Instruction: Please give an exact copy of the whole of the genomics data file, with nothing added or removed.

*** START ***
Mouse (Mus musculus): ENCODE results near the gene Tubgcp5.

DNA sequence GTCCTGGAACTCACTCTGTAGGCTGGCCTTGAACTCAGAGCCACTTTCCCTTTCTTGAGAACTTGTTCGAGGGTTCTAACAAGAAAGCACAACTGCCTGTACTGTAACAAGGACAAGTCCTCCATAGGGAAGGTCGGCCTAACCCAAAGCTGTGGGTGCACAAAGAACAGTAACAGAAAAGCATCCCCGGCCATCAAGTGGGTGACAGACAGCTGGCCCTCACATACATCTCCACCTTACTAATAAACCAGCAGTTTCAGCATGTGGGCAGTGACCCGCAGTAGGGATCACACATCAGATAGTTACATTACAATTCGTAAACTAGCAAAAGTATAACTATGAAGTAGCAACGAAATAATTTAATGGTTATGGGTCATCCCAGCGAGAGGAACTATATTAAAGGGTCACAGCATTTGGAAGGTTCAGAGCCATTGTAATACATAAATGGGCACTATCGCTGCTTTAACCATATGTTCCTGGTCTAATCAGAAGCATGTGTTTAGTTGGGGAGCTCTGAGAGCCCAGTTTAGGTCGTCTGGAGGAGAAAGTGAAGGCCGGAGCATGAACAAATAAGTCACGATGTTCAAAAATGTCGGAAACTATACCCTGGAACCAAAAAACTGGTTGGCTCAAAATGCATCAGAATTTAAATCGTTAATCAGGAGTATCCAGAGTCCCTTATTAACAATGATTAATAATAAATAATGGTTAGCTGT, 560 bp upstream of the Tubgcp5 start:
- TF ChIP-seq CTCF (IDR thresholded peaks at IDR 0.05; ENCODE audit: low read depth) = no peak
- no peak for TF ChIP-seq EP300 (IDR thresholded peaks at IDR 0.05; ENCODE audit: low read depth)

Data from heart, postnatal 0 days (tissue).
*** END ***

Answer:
Mouse (Mus musculus): ENCODE results near the gene Tubgcp5.

DNA sequence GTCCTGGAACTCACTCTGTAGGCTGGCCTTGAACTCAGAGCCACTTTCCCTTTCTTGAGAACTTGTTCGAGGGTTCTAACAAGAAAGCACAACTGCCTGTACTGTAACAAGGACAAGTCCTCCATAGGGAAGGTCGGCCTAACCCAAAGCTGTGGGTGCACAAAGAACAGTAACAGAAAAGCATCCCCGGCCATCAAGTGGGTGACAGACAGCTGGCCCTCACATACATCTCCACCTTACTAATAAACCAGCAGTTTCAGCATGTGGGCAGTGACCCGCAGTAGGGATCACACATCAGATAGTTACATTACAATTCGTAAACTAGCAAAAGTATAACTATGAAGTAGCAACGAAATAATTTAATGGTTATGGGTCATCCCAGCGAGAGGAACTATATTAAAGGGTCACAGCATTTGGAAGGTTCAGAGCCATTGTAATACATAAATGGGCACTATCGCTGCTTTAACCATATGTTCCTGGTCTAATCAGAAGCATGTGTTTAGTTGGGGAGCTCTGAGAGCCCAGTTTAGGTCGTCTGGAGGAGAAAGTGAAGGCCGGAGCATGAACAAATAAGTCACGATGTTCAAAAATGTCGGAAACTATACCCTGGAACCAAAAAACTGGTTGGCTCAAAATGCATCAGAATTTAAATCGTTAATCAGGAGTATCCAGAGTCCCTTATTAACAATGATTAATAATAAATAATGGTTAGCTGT, 560 bp upstream of the Tubgcp5 start:
- TF ChIP-seq CTCF (IDR thresholded peaks at IDR 0.05; ENCODE audit: low read depth) = no peak
- no peak for TF ChIP-seq EP300 (IDR thresholded peaks at IDR 0.05; ENCODE audit: low read depth)

Data from heart, postnatal 0 days (tissue).